Ian Black
Ian Black
16 days ago

One correction, George Bell was Dean of Canterbury not a Canon.

Simon Sarmiento
Simon Sarmiento(@simon-sarmiento)
Admin
16 days ago

Welby describes Bell above as a Canon of Canterbury. In fact he was Dean of Canterbury.

Simon Sarmiento
Simon Sarmiento(@simon-sarmiento)
Admin
Reply to  Peter Owen
16 days ago

I’m glad the error has been corrected at source, but it’s quite worrying that such an elementary mistake gets made in the first place. How many staff does Lambeth Palace have?

Froghole
Froghole
Reply to  Simon Sarmiento
15 days ago

It was not only that he was dean of Canterbury, but that he was by far the most important dean of Canterbury in the twentieth century, despite his relatively brief tenure (1924-29). Derek Ingram Hill used to describe at first hand the tremendous impact that Bell had on the cathedral and diocese after the torpid incumbency of the erudite evangelical Henry Wace (Wace had been a man of great energy when at KCL, but was broken physically within a few years of arriving at Canterbury, and lingered for a long time). Ingram Hill told me that Bell was almost like… Read more »

Malcolm Dixon
Malcolm Dixon
Reply to  Froghole
11 days ago

The statement that +Bell died in office as Bishop of Chichester still seems to hold wide currency. It is repeated in the BBC News article linked in this thread, and in several Wikipedia entries. His retirement to Canterbury must have been very short as, according to Crockford, his successor was appointed in 1958, the year of +Bell’s death

Froghole
Froghole
Reply to  Malcolm Dixon
11 days ago

Many thanks. He announced his resignation on 4 June 1957, and died on 3 October 1958, so it was indeed brief. The Canterbury address is in the ODNB entry (also by Prof. Chandler) and also in ‘Who Was Who’. The atmosphere of the Precincts would not have been nearly as cordial in 1957-58 as during Bell’s tenure of the deanery, because the then dean (Hewlett Johnson, who was immensely considerate to Bell, as he was to everyone) was in a state of ‘war’ with the chapter, especially the canon treasurer and headmaster of the King’s School, ‘Fred’ Shirley, who was… Read more »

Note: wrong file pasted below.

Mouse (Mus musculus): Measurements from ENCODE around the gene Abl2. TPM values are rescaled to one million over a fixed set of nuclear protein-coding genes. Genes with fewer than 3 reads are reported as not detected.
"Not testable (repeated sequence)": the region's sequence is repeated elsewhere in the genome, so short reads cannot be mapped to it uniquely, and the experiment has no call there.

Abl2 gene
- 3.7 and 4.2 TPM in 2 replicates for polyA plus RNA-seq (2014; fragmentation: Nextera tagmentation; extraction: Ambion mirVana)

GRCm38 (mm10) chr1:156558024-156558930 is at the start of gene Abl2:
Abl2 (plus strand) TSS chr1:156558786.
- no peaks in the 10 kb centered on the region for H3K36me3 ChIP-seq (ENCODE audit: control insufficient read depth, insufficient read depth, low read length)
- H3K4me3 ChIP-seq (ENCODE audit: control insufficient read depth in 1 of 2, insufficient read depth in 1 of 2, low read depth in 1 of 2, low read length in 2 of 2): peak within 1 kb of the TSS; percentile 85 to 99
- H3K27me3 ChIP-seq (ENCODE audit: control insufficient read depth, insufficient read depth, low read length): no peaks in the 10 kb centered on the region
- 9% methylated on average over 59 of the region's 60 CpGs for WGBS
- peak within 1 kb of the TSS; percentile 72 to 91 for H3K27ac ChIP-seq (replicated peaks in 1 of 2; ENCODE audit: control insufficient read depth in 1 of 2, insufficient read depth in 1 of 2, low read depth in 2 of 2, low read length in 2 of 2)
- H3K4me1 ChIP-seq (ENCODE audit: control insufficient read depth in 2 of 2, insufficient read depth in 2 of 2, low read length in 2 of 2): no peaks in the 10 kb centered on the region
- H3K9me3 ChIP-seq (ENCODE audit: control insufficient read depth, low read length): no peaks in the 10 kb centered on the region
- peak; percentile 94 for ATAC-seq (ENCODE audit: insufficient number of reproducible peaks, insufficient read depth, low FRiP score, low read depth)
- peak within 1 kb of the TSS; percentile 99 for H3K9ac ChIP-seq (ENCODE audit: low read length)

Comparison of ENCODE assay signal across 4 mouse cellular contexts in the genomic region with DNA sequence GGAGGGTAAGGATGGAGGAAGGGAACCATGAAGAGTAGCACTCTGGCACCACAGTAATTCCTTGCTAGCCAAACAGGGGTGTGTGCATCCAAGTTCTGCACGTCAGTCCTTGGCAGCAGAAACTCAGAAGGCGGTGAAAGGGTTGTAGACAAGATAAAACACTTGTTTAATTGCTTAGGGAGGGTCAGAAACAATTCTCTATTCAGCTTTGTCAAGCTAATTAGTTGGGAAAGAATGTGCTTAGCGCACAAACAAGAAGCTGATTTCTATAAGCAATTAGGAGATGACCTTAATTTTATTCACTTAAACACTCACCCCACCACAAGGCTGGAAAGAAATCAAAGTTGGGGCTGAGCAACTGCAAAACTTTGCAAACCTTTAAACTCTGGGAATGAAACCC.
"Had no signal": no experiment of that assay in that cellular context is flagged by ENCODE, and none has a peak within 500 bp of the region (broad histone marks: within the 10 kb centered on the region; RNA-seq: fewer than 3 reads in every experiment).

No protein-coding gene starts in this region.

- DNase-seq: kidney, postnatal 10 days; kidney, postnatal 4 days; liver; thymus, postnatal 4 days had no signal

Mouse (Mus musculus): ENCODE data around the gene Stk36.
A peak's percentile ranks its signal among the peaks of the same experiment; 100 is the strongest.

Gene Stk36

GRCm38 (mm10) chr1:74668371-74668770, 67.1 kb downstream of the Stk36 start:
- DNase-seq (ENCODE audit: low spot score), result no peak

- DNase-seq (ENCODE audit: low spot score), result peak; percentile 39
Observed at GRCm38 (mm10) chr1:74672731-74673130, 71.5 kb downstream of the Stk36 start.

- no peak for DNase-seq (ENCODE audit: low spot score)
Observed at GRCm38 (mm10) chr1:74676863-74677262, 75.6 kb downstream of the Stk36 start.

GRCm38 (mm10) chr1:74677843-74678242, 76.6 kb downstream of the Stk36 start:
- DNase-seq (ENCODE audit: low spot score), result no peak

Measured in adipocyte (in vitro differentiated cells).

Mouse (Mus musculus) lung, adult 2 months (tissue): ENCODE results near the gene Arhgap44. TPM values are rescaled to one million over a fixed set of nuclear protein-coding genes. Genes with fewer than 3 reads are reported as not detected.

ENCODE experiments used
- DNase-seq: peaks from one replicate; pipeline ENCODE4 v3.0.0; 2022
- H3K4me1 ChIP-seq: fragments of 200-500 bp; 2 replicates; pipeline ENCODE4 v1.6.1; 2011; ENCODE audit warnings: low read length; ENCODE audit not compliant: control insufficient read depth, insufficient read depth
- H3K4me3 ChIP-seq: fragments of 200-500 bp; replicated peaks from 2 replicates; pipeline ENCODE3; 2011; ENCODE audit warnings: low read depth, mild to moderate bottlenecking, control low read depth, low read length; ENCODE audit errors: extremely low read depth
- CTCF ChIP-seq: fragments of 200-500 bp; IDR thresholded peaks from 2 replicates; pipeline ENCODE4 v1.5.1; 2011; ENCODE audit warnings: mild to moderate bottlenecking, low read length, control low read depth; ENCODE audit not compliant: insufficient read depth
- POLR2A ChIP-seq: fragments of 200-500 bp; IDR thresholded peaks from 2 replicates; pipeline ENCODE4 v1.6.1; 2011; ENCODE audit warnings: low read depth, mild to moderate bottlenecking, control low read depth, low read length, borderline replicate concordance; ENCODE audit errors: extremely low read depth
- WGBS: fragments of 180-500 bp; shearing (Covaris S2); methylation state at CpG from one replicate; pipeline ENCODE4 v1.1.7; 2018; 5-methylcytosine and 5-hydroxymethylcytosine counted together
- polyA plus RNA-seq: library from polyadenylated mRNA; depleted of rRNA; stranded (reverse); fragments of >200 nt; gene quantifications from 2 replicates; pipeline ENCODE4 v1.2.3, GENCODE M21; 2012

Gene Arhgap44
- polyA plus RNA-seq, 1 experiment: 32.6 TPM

Last edited 11 days ago by Froghole
Malcolm Dixon
Malcolm Dixon
Reply to  Froghole
11 days ago

Thank you, Froghole, for providing these fascinating details. I knew you would be able to provide chapter and verse!

David Lamming
David Lamming
Reply to  Froghole
11 days ago

While not wishing to go off piste (at least, not too far off piste) from the subject of this post (i.e. Archbishop Justin’s statement), now that Froghole has mentioned Bell’s contribution to the arts it is worth noting that on 15 May 1954 he, rather than the diocesan chancellor (Kenneth Macmorran QC) gave the judgment of the consistory court on a petition, heard by the chancellor on 30 March 1954, for a faculty authorising the decoration of the west face of the chancel arch at the church of St Mary the Virgin, Goring-by-Sea, Sussex, with a mural by Hans Feibusch… Read more »

Froghole
Froghole
Reply to  David Lamming
11 days ago

Many thanks indeed! There was also Feibusch’s work at the now demolished St Elisabeth’s Eastbourne, which has been the subject of some recent controversy: https://savethemural.org/. It was a rather attractive building for its era on a spur overlooking the bulk of the town: https://sussexparishchurches.org/church/eastbourne-st-elisabeth-victoria-drive/.

Kate
Kate
16 days ago

We have an archbishop who is clearly more concerned with the reputation of a dead bishop than ordinary LGBTIQ+ people in Ghana.

Jo B
Jo B
Reply to  Kate
16 days ago

Surely we have to wait and see on that. He might yet offer a belated apology many years after the damage has been done.

Angusian
Angusian
Reply to  Jo B
15 days ago

and Ghanaian gays murdered!

Dominic Barrington
Dominic Barrington
Reply to  Kate
16 days ago

We have an Archbishop who has just owned up to a serious failure of judgement. If you would rather have an Archbishop who does not own up to such failures, I wish you well, Kate, but I don’t want to be in the church led by such a person. And now lets hope that he can own up to the failures around his conversations with the leadership of the church in Ghana.

Homeless Anglican
Homeless Anglican
Reply to  Kate
16 days ago

No Kate – we have an archbishop with the grace and dignity to do what he can when he can and the courage to own up to mistakes and to do things differently. Cut him some slack please. This is part of good leadership.

Chris Carter
Chris Carter